To mark International Women in Engineering Day 2017, we asked a number of our female engineers if they could turn back the clock, what would they tell their 16-year-old self.

I would like to tell my 16 year old self to:

  • Be friendly to others.
  • Be more heartful to your soul mates.  They will be a precious treasure in your future life.
  • Be more insistent on your interests.  It is so lucky to put your soul into one thing that you love best.
  • Always be patient and passionate. This may help you come through any difficulty and be confident of your life.

Candie Chen, Mechanical Engineer, Shanghai

  1. Being an introvert doesn’t make you a bad person – learn to work with it and use your strengths.
  2. If and when you find something that really excites you, pursue it.
  3. Other people believe in you WAY more than you believe in yourself.
  4. Care less about what other people think.
  5. You don’t always need to have a plan – chances are that things will work out for the best.
  6. Don’t be afraid to express your emotions – it’s okay to be vulnerable sometimes.
  7. Slow down and experience life as it happens.
  8. Your opinions are just as valid as the next person’s.
  9. Most people are too worried about what they are doing to care much about you – everyone else is figuring it out as they go along, too!
  10. Mistakes are painful at the time, but they are your best opportunity for learning. The short-term pain will fade, and you’ll be left with some great experience on which to draw next time. Not taking risks is worse than never making mistakes.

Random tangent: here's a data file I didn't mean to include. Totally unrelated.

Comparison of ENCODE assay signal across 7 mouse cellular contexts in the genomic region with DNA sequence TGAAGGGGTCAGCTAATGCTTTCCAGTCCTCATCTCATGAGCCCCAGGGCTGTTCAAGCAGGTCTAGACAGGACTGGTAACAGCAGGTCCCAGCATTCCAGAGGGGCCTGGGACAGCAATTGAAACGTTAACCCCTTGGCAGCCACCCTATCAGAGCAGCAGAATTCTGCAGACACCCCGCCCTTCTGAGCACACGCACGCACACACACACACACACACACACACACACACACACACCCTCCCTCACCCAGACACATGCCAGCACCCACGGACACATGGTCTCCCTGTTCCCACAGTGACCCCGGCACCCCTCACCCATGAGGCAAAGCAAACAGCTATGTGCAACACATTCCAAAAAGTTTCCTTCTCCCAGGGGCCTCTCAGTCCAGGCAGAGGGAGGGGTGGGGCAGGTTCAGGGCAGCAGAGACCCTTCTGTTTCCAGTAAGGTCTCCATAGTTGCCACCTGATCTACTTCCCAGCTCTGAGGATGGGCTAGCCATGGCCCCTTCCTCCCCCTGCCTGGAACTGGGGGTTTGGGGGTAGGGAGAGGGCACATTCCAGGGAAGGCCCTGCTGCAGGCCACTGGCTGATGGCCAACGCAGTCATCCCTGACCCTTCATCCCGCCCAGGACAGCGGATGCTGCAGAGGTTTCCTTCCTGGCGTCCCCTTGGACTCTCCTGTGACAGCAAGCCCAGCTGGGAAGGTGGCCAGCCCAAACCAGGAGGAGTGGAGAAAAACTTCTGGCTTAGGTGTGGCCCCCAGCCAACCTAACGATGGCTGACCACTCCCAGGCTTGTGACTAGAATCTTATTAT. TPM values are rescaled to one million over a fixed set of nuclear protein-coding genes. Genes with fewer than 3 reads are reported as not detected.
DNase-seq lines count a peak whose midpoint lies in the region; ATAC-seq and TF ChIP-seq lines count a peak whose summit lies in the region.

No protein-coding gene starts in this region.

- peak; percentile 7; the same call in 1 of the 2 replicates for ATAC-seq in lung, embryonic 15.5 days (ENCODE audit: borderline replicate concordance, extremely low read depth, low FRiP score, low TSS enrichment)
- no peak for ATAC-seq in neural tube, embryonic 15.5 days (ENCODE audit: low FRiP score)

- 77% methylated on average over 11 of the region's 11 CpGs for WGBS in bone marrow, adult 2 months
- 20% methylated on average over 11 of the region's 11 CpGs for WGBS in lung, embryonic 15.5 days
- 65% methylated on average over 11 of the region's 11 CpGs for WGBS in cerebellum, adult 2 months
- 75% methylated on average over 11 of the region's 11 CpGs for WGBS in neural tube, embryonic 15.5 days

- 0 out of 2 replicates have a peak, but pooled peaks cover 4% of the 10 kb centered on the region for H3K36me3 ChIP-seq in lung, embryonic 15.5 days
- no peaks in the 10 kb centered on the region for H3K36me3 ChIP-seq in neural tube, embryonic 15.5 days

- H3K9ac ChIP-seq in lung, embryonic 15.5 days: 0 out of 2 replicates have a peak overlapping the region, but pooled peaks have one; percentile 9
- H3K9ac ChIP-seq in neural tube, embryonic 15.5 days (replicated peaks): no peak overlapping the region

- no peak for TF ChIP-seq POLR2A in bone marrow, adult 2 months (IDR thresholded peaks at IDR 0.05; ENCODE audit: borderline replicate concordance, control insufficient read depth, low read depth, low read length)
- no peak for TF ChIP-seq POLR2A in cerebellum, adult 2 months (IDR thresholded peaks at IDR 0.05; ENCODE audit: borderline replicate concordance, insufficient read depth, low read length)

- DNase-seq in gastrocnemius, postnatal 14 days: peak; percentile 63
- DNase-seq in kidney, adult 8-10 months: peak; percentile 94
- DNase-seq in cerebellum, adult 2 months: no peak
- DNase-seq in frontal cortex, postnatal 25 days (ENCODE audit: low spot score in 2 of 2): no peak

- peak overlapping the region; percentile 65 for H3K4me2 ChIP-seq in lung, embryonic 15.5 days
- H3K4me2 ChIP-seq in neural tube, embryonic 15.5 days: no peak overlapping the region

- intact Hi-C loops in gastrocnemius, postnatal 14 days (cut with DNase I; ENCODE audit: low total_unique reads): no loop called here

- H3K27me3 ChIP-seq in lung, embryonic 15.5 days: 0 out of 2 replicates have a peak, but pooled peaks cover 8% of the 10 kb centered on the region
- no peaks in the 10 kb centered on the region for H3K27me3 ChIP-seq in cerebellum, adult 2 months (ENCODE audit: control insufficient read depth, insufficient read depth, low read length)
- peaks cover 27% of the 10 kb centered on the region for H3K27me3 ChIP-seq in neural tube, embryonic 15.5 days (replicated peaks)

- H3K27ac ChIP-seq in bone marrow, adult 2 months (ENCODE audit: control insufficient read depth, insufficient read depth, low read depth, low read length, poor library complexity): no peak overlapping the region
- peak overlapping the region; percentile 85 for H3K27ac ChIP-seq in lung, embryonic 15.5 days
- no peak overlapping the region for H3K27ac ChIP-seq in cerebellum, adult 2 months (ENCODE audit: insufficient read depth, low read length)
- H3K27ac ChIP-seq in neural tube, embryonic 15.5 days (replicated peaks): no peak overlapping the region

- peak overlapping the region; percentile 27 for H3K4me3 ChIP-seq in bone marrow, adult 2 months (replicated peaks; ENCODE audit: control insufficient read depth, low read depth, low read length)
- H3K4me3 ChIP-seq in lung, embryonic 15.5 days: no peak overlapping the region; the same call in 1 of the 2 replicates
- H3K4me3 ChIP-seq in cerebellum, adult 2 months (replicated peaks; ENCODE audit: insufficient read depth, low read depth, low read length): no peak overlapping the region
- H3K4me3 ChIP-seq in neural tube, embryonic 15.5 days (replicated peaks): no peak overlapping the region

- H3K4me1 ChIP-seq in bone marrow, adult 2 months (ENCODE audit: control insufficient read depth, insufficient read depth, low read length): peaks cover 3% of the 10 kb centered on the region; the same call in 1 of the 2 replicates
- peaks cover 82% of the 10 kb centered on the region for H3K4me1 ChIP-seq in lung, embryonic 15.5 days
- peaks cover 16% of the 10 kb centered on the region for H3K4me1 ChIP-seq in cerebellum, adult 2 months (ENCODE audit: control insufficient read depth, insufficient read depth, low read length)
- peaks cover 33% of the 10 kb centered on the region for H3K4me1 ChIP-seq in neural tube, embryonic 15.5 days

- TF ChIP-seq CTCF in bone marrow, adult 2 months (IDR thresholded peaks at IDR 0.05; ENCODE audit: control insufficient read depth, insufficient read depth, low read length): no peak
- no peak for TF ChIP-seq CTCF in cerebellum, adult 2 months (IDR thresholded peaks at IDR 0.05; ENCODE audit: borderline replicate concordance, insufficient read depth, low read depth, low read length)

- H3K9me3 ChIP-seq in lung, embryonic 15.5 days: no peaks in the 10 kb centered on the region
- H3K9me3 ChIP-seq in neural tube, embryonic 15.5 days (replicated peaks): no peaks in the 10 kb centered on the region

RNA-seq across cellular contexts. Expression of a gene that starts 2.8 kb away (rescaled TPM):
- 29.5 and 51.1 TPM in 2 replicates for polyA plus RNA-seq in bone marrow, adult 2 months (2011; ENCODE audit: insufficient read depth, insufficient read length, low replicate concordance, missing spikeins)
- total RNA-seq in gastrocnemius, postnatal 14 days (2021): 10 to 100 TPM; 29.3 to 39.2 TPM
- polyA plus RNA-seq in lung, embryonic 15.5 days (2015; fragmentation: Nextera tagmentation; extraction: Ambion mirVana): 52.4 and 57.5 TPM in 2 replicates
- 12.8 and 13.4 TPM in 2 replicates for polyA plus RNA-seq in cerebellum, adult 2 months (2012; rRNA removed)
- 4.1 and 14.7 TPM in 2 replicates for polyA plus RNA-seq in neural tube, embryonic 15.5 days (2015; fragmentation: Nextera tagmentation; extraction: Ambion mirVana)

Carole O’Neil, HR & Training, Newcastle

You love art and you have so many creative ideas, you also thrive where there is order, maths is actually enjoyable, physics is a just plain fun and you are practical to a fault. There is only one profession for you: Engineering. There will be hard work, and university for you will have twice the lectures arts students have and in the end you will need loads more shelf space for books and interesting titbits.

The ride is amazing, and the views from the top of the innumerable fixed ladders you will climb are excellent even if you do curse under your breath going up.  Always take a camera and make sure you take a cheeky photo every time.

Mariana Trusson, Sustainability, Edinburgh

By 16, I had already decided I wanted to be an engineer, after a brief internship in the field. Everything I wanted and expected it to be at that age has in fact lived up to my expectations. The journey here though, at many occasions, made me wonder if I would end up where I wanted to be.

I think if I could talk to my former self, I’d tell her that everything everyone says about it being worth it in the end is true. It won’t feel like it. For a long time, it will feel like a lot of work for minimal results and more hard work. If you’ve chosen the right job for you though, you will know it when you get there. Have faith.

I’d tell myself to enjoy all the projects and practical work (and theory!) you get exposed to in university. Some of the assignments really are fascinating and you won’t be working in all those different areas of engineering when you finally commit to one specific job. You will miss having all that time to learn, even if the learning continues once the degree is completed.

I’d tell my younger self not to worry so much and not to linger on past mistakes. You can’t change what’s done but you can learn from it and avoid making the same mistake twice (or three and four times!). Always do your best, because you can’t do any better than your best (my grandmother’s infinite wisdom!).

Also, I’d tell 16 year old Zoe, to bet a lot of money on the UK to leave the European Union, Trump to win the US presidential elections and Michelle Payne to win the Melbourne Cup in 2015 !

Zoe Neill, Sustainability, Sydney

 

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Carole O'Neil, Mariana Trusson, Uncategorized, Women in Engineering

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